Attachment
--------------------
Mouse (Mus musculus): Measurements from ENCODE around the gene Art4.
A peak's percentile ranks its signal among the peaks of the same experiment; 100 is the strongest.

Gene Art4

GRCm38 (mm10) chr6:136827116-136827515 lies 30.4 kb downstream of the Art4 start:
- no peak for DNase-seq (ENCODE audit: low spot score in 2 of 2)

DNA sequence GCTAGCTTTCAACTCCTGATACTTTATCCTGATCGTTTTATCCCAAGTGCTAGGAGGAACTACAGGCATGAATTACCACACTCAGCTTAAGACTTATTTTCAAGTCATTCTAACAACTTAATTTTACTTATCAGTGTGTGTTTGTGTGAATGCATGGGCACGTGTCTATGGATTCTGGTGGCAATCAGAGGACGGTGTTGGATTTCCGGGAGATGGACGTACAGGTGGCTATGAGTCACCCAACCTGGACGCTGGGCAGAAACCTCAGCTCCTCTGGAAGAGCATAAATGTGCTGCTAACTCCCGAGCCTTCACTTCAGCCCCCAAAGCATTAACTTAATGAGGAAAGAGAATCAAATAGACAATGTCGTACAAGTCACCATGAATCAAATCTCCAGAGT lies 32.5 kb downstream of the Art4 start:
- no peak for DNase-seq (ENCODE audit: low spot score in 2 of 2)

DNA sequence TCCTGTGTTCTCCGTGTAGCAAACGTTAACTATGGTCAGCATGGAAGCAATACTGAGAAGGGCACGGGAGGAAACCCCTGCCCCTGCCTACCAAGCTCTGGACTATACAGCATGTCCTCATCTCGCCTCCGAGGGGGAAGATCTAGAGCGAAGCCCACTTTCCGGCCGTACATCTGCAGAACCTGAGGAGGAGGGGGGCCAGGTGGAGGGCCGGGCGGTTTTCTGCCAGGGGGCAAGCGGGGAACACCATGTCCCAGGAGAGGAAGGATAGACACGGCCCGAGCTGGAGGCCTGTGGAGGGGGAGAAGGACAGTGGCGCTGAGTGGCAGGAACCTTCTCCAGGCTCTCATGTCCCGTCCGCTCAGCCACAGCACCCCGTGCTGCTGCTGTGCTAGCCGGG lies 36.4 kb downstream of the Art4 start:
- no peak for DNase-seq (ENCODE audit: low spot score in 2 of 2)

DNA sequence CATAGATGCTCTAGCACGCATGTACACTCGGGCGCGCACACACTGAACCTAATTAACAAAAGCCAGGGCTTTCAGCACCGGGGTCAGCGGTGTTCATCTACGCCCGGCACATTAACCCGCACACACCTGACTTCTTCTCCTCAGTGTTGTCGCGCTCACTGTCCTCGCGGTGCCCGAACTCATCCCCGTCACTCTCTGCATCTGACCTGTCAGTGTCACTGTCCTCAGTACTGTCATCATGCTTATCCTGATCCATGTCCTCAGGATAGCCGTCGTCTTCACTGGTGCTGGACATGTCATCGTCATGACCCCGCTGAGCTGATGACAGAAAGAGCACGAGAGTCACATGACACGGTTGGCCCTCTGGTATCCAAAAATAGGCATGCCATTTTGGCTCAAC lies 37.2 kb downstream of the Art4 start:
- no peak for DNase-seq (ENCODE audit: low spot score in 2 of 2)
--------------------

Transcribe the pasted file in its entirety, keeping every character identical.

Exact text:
Mouse (Mus musculus): Measurements from ENCODE around the gene Art4.
A peak's percentile ranks its signal among the peaks of the same experiment; 100 is the strongest.

Gene Art4

GRCm38 (mm10) chr6:136827116-136827515 lies 30.4 kb downstream of the Art4 start:
- no peak for DNase-seq (ENCODE audit: low spot score in 2 of 2)

DNA sequence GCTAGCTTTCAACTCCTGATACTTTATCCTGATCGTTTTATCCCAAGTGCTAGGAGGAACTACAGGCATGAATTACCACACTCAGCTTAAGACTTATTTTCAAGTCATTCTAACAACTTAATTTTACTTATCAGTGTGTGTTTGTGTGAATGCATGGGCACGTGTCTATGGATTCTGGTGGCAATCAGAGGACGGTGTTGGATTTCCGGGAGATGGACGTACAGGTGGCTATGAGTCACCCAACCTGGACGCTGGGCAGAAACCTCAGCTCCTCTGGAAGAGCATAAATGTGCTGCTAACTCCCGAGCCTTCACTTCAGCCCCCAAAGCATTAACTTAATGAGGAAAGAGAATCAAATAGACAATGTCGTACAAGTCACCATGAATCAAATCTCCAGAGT lies 32.5 kb downstream of the Art4 start:
- no peak for DNase-seq (ENCODE audit: low spot score in 2 of 2)

DNA sequence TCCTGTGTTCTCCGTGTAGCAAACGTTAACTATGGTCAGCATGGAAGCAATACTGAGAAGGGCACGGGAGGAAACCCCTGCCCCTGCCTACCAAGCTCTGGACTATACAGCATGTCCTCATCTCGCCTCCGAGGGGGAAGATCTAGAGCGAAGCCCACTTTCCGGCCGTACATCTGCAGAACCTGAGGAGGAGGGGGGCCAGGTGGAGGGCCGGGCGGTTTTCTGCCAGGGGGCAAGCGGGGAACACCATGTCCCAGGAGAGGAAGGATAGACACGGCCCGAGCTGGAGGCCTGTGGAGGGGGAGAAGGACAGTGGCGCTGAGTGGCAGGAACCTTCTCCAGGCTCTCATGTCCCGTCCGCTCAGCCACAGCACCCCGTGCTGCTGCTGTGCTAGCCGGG lies 36.4 kb downstream of the Art4 start:
- no peak for DNase-seq (ENCODE audit: low spot score in 2 of 2)

DNA sequence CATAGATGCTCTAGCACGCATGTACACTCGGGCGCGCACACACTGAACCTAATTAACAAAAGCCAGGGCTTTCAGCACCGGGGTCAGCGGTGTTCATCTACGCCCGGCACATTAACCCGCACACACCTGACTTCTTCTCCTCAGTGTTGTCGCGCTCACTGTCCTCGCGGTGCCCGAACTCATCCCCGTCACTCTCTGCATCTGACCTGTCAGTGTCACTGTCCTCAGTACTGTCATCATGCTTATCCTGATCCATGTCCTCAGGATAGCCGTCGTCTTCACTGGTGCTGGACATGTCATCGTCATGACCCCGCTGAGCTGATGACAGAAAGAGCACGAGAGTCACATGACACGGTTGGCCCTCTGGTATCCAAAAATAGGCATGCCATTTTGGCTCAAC lies 37.2 kb downstream of the Art4 start:
- no peak for DNase-seq (ENCODE audit: low spot score in 2 of 2)